The first time I heard that term was when actor Jennifer Garner (character - double agent Sidney Bristow in the TV series Alias) used it to describe her life working undercover for the CIA while serving as an operative for an illegal rogue organization. Since she led a double life where her father and boyfriend also served as agents for the CIA, she had to hide the truth from her friends and coworkers who unknowingly worked for what they thought was a legit crime cracking sector of the government. The constant scheme was emotionally taxing so how she dealt with the demands for secrecy was to detach her feelings by compartmentalizing her thoughts. Of course this was not always easy and there would be times when emotions ran high to the point of being overwhelming. I reached that apex last Thursday and the hard reality of the situation hit like a boulder falling on one's head.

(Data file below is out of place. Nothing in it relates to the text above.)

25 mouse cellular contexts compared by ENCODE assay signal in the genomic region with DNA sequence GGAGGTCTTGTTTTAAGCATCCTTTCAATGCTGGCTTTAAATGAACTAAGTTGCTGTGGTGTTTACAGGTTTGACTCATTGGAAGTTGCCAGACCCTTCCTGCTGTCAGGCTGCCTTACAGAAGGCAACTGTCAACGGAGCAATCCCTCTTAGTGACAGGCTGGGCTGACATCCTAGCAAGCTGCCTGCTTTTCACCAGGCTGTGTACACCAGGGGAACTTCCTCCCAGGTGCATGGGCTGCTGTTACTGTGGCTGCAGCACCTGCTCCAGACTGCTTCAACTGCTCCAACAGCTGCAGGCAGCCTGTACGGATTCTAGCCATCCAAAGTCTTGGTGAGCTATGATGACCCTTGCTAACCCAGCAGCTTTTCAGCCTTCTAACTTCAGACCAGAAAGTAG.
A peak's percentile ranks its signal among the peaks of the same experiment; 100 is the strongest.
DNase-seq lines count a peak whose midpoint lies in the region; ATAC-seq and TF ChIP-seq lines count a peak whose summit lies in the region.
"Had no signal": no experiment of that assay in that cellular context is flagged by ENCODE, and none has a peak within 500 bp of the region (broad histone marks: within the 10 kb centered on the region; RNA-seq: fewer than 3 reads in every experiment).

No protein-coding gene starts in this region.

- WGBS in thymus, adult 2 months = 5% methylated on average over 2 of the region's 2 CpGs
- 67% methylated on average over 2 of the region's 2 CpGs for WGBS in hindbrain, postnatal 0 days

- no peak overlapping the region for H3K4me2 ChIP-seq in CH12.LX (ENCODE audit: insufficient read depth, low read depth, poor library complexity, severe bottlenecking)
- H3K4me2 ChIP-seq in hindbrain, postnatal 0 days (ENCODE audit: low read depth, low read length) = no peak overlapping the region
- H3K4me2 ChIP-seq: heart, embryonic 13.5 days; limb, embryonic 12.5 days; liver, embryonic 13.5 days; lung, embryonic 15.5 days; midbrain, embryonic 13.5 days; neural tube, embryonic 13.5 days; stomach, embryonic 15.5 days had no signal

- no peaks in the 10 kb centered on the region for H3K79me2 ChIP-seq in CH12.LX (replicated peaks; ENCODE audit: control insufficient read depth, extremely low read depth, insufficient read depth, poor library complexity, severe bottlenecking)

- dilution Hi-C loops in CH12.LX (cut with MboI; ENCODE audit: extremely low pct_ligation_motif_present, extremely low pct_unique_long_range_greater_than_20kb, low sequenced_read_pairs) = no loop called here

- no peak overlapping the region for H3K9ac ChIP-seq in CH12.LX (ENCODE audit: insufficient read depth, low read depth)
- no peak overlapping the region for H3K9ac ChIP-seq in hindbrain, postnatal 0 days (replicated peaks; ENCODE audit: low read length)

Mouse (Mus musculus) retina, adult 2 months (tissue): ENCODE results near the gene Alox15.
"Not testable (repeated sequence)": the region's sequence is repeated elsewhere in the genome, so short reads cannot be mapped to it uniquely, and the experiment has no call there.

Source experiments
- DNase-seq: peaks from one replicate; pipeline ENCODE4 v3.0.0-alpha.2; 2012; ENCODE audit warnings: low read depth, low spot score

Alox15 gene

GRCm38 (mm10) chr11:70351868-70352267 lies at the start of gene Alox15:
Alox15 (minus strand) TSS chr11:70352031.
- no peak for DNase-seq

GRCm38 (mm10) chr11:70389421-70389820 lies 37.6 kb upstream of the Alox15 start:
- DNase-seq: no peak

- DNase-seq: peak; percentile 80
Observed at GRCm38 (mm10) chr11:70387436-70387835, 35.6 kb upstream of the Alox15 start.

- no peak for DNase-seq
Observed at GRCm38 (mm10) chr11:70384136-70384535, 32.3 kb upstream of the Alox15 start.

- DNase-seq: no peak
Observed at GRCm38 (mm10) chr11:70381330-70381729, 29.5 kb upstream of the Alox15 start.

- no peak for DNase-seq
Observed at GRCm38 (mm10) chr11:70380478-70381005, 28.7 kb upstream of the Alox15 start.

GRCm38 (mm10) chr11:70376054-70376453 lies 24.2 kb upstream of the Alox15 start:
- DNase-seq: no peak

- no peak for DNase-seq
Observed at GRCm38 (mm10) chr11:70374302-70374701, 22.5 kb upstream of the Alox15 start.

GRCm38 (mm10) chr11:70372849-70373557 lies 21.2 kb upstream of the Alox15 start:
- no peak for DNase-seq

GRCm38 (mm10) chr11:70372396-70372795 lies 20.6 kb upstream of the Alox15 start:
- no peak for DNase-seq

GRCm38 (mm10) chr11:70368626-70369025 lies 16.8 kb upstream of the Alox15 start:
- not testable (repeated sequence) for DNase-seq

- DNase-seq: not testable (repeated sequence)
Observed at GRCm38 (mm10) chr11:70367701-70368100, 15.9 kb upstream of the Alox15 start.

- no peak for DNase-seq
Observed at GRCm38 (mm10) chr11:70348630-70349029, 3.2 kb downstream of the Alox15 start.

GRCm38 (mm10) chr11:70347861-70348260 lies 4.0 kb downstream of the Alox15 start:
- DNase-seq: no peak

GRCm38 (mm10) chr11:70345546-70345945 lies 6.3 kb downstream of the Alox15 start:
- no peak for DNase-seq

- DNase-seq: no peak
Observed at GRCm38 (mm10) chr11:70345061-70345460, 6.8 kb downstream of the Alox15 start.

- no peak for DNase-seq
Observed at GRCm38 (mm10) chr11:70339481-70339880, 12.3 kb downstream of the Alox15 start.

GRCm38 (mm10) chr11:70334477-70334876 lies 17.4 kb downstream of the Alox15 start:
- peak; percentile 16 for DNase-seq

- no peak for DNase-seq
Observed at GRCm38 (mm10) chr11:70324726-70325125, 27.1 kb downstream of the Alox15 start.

For the most part, compartmentalizing is how I cope. Prior to my first surgery I was left with feelings of incredible anguish. At times I would be at the gym at very late hours. I am not even sure what time it was but it must have been late as I was one of the very few people if any there. On one occassion I thought I was the only person in the locker room. After sitting on the bench for a few minutes in a dazed stupor, I broke down crying without any tears. Finally, I turned around to find a cleaning lady scurrying around and then was embarassed for fear she might have noticed (and discovered) me.